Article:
It’s not just the teachers, though, who play a role in the history of special education in this country. Physicians and clergy, including Itard- mentioned above, Edouard O. Seguin (1812-1880), Samuel Gridley Howe (1801-1876), and Thomas Hopkins Gallaudet (1787-1851), wanted to ameliorate the neglectful, often abusive treatment of individuals with disabilities. Sadly, education in this country was, more often than not, very neglectful and abusive when dealing with students that are different somehow.
There is even a rich literature in our nation that describes the treatment provided to individuals with disabilities in the 1800s and early 1900s. Sadly, in these stories and the real world, the segment of our population with disabilities was often confined in jails and almshouses without decent food, clothing, personal hygiene, and exercise.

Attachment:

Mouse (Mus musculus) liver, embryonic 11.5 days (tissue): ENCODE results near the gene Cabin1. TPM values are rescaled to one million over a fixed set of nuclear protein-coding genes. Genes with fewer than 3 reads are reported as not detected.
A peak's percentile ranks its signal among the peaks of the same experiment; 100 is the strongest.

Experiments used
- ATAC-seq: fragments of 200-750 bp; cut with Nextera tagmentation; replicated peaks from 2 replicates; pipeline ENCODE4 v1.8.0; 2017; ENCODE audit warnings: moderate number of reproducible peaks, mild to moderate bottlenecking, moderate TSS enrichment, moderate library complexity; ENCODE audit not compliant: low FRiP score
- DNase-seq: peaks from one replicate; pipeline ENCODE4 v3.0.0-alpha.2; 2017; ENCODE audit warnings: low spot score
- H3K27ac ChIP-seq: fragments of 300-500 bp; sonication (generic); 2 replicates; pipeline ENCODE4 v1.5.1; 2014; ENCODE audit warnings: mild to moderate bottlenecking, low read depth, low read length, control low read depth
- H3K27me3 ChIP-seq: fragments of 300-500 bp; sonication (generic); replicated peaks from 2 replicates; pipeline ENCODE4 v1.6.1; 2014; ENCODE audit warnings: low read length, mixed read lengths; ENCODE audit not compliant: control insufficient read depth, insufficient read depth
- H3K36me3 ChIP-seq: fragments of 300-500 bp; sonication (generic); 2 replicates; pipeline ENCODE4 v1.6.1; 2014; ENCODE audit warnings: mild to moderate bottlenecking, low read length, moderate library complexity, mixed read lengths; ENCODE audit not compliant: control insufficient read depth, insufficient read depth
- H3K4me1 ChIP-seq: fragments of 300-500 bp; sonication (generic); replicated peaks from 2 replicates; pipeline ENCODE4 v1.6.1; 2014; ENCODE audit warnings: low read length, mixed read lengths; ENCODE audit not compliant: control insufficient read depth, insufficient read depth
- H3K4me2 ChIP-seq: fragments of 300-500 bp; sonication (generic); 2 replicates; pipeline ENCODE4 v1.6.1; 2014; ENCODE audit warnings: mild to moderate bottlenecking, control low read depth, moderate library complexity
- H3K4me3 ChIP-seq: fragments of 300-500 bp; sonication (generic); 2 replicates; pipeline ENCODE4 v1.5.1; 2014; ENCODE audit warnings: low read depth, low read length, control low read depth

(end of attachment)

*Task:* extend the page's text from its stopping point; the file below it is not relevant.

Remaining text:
For an example of this different treatment in our literature, one needs to look no further than Tiny Tim in Charles Dickens’ A Christmas Carol (1843). In addition, many times, people with disabilities were often portrayed as villains, such as in the book Captain Hook in J.M. Barrie’s “Peter Pan” in 1911.
The prevailing view of the authors of this time period was that one should submit to misfortunes, both as a form of obedience to God’s will and because these seeming misfortunes are ultimately intended for one’s own good. Progress for our people with disabilities was hard to come by at this time, with this way of thinking permeating our society, literature, and thinking.
So, what was a society to do about these people of misfortune? During much of the nineteenth century and early in the 20th, professionals believed individuals with disabilities were best treated in residential facilities in rural environments. An out of sight, out of mind kind of thing, if you will.